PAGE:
With each touch, Vincent felt their bond growing stronger and stronger. By now it was fairly strumming with intensity. When they finally pulled back, Vincent swept her up in his arms; her weight bothered him not at all. "Weíre almost home," he whispered softly to her. About a hundred yards farther on a pipe dropped down through the ceiling and continued on in the direction they were traveling. Vincent stopped, put her on her feet, and removed an object from his belt pouch. It was a gracefully curved piece of polished wood with a metal cap on one end, about 5 inches overall. Catherine watched and listened intently, trying to decipher his message.

"Father," she recognized that one, "Catherine and I Ö are..." Her voice caught on the last word so all she could do was whisper, "home." Vincent put the instrument away and lifted her in his arms once again. She wrapped her arms around his neck and leaned her cheek against his shoulder. Soon more lights began to appear and Catherine was able to recognize landmarks leading to the home tunnels. Finally they arrived at the entrance to Fatherís chambers and Vincent set her carefully on her feet.

Father was sitting at his table, a heavy robe on over his nightshirt. A movement in the corner of his eye caught his attention. He turned to see Vincent and Catherine standing at the top of the iron steps leading down into his chamber. He pushed back his chair and, leaning on his stick, rose almost in slow motion. "Catherine?!" he asked, almost afraid to believe his eyes.

"Father!" she called and her voice faltered at the love she saw in his face. It had been a long time coming. She trotted down the steps and across the room, arms held open. He met her part way across the room, dropping his stick to catch her in a fierce hug. "Catherine! Thank the Lord youíre safe. We thought weíd lost you!"

"I know," she whispered brokenly into his shoulder. "They wouldnít let me tell a soul. I only wanted to come home!"

Mary, alerted by Vincentís message, came to the chamber entrance a few seconds behind them and took in the sight of Catherine and Father. Tears came into her eyes as she looked at the two of them. Finally, Father accepted the fact Catherine really belonged here. Vincent spoke in her ear a moment before leaving. She walked quickly across the room and laid a hand on Catherineís shoulder. At the touch Catherine turned to see Mary smiling broadly through her tears, holding out her arms to her. Catherine went to her, grateful for the older womanís warmth and support.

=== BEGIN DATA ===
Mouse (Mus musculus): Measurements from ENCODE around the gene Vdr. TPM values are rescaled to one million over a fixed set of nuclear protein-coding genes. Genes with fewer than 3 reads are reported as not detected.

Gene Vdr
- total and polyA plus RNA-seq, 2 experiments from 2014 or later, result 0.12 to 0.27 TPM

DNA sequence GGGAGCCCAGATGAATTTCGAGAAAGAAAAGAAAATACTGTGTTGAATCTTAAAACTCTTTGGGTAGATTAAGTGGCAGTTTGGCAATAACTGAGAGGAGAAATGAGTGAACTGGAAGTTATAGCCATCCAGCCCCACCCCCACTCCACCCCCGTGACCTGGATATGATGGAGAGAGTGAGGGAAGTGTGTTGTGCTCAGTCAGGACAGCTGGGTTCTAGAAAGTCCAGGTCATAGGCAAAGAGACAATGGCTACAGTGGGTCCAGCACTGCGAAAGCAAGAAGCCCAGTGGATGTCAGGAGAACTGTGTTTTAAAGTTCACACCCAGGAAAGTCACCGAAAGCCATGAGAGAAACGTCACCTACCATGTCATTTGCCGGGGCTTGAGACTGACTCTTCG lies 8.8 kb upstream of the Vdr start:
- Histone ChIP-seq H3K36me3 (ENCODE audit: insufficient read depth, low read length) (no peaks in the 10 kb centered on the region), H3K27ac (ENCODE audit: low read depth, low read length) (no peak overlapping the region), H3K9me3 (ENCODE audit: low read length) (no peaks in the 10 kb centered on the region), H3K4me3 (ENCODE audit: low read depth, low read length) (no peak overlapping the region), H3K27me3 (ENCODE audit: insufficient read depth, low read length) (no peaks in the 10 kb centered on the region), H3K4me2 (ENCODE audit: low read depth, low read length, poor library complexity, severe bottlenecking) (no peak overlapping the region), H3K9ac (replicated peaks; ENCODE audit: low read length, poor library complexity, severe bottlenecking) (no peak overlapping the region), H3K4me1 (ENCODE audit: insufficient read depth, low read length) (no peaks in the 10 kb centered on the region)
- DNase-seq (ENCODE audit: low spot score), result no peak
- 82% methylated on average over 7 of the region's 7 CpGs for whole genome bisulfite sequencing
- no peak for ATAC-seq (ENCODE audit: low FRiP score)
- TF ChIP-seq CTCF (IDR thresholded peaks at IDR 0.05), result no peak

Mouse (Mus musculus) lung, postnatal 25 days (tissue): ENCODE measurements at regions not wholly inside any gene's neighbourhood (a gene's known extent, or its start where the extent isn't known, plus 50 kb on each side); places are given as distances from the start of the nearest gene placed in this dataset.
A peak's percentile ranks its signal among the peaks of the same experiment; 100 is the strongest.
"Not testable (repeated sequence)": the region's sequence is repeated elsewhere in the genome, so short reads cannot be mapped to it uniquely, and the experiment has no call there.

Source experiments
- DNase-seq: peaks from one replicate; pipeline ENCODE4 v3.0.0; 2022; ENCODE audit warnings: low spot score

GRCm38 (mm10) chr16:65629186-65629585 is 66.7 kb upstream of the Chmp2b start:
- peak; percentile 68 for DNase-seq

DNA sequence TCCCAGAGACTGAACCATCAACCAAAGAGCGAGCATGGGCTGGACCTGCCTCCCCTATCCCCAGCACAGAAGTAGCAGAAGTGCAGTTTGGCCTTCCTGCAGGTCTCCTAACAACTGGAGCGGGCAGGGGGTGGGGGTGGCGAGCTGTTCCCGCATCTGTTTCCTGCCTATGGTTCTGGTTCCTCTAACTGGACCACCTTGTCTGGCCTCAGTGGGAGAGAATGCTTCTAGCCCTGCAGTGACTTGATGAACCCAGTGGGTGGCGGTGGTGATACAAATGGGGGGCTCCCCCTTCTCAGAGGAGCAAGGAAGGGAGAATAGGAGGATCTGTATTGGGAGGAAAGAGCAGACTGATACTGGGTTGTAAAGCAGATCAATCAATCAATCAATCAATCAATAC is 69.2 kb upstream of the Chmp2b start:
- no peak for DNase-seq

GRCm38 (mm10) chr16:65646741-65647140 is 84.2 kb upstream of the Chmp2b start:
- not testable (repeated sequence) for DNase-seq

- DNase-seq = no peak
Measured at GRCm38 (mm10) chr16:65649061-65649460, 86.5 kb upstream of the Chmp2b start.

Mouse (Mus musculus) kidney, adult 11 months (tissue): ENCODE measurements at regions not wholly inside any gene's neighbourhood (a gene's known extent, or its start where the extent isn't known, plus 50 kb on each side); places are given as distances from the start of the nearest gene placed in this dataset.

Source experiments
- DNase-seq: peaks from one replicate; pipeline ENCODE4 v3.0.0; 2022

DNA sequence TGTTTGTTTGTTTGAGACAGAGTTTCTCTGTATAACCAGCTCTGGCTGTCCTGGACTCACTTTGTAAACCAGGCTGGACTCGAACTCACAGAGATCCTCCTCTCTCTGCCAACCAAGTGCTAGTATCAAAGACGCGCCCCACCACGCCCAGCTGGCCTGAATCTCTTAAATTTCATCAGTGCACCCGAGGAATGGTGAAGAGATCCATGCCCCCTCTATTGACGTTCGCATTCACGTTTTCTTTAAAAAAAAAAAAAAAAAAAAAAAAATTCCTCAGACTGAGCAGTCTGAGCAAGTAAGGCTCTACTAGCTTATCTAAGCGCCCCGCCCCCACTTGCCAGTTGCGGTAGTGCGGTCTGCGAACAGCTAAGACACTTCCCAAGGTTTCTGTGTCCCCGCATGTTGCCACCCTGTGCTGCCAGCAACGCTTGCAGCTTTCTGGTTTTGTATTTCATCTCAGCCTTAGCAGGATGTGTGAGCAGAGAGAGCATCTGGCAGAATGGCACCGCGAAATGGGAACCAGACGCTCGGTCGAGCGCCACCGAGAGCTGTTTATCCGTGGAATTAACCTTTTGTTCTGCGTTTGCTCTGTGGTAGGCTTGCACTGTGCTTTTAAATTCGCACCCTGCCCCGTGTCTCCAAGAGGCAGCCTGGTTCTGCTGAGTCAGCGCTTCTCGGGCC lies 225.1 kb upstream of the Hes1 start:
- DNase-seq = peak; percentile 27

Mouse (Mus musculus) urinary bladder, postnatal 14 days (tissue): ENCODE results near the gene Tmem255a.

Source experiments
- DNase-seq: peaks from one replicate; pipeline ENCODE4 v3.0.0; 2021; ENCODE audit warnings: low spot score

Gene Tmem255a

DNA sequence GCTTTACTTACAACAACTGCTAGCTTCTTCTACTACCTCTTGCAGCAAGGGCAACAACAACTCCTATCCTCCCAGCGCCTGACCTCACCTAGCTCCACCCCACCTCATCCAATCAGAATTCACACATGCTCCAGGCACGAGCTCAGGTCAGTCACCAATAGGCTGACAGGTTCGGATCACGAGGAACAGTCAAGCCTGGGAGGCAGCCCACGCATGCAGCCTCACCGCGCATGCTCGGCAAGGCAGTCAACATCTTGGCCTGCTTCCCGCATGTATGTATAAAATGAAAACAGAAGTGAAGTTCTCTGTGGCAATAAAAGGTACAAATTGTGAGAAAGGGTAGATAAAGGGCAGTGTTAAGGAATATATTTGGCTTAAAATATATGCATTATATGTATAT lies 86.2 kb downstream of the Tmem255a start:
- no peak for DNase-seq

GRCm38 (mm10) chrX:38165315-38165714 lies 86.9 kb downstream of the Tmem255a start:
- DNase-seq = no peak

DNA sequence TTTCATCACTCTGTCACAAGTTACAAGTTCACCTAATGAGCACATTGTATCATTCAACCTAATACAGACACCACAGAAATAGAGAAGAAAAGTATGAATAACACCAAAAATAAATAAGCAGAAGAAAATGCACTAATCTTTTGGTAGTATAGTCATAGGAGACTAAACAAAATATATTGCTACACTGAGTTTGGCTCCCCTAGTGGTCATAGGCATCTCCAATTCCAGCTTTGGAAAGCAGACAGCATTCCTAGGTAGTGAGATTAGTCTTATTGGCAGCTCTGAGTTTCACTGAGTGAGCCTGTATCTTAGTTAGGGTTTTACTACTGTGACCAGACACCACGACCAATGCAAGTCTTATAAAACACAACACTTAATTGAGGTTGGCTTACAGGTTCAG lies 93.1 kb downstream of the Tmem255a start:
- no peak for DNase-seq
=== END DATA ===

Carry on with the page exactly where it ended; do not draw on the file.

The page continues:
There were tears, hugs and happy chatter until Mary and Father caught sight of someone at the chamber entrance. A silence enveloped them and Catherine turned to see what had caused their reaction. She found herself rooted to the spot, her chest refusing to accept air.

Her beloved Vincent stood at the top of the steps, his eyes dark with emotion. Catherine could "feel" him; feel his love flowing across the room as though it were a tangible thing, all golden, warm and sweet. Her eyes moved downward to the blanketed bundle in his arms. "Vincent?" A world of questions was contained in that one word.

His movement down the steps released her, sending her feet flying across the chamber. She almost beat him to the bottom step.

Their eyes locked. Neither said a word; no words were needed for them. Then she was looking down at the child Vincent was gently placing in her arms for the first time. It had been six long months since sheíd seen him, but she still recognized him. His hair was longer and the same color as hers, and his eyes were starting to look the color of Vincentís. Then his face blurred under her tears as Vincent slipped his arms around her and said softly in her ear, "He is beautiful, Catherine."

She looked up into Vincentís blue eyes and traced his jaw with her fingertip. She wanted to tell him how much she loved him, how happy she was to finally be here with him and their son, how sorry she was for the pain of the past year. But as she looked into his eyes she realized he already knew, her emotions being passed unerringly to his heart. All she could do was lean her face against his chest as tears slid slowly down her cheeks. She was home.